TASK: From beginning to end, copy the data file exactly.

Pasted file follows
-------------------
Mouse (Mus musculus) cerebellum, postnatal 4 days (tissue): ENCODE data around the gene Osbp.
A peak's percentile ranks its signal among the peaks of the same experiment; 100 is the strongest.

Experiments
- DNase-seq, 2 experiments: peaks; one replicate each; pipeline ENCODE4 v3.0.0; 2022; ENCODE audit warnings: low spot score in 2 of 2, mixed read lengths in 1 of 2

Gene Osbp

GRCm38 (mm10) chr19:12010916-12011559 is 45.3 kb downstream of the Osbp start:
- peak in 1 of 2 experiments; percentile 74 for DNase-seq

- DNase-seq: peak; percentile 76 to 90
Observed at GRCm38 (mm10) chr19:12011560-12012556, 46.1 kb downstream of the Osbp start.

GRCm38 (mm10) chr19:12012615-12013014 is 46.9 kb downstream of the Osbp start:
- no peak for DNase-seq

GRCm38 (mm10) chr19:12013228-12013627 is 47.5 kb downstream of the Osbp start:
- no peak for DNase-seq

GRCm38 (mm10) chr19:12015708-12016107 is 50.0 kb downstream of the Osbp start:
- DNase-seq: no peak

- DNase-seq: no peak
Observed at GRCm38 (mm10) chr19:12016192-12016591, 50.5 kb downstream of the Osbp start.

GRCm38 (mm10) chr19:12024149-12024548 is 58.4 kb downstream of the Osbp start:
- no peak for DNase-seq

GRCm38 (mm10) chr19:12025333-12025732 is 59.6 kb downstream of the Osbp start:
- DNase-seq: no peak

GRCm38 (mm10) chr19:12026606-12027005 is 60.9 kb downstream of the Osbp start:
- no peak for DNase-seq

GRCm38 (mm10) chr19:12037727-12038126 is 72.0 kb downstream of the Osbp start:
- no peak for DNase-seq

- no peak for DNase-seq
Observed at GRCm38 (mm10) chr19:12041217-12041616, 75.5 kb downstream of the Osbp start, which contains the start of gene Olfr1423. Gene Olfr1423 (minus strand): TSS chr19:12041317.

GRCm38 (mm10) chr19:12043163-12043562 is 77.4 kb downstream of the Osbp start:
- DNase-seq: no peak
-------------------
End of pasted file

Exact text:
Mouse (Mus musculus) cerebellum, postnatal 4 days (tissue): ENCODE data around the gene Osbp.
A peak's percentile ranks its signal among the peaks of the same experiment; 100 is the strongest.

Experiments
- DNase-seq, 2 experiments: peaks; one replicate each; pipeline ENCODE4 v3.0.0; 2022; ENCODE audit warnings: low spot score in 2 of 2, mixed read lengths in 1 of 2

Gene Osbp

GRCm38 (mm10) chr19:12010916-12011559 is 45.3 kb downstream of the Osbp start:
- peak in 1 of 2 experiments; percentile 74 for DNase-seq

- DNase-seq: peak; percentile 76 to 90
Observed at GRCm38 (mm10) chr19:12011560-12012556, 46.1 kb downstream of the Osbp start.

GRCm38 (mm10) chr19:12012615-12013014 is 46.9 kb downstream of the Osbp start:
- no peak for DNase-seq

GRCm38 (mm10) chr19:12013228-12013627 is 47.5 kb downstream of the Osbp start:
- no peak for DNase-seq

GRCm38 (mm10) chr19:12015708-12016107 is 50.0 kb downstream of the Osbp start:
- DNase-seq: no peak

- DNase-seq: no peak
Observed at GRCm38 (mm10) chr19:12016192-12016591, 50.5 kb downstream of the Osbp start.

GRCm38 (mm10) chr19:12024149-12024548 is 58.4 kb downstream of the Osbp start:
- no peak for DNase-seq

GRCm38 (mm10) chr19:12025333-12025732 is 59.6 kb downstream of the Osbp start:
- DNase-seq: no peak

GRCm38 (mm10) chr19:12026606-12027005 is 60.9 kb downstream of the Osbp start:
- no peak for DNase-seq

GRCm38 (mm10) chr19:12037727-12038126 is 72.0 kb downstream of the Osbp start:
- no peak for DNase-seq

- no peak for DNase-seq
Observed at GRCm38 (mm10) chr19:12041217-12041616, 75.5 kb downstream of the Osbp start, which contains the start of gene Olfr1423. Gene Olfr1423 (minus strand): TSS chr19:12041317.

GRCm38 (mm10) chr19:12043163-12043562 is 77.4 kb downstream of the Osbp start:
- DNase-seq: no peak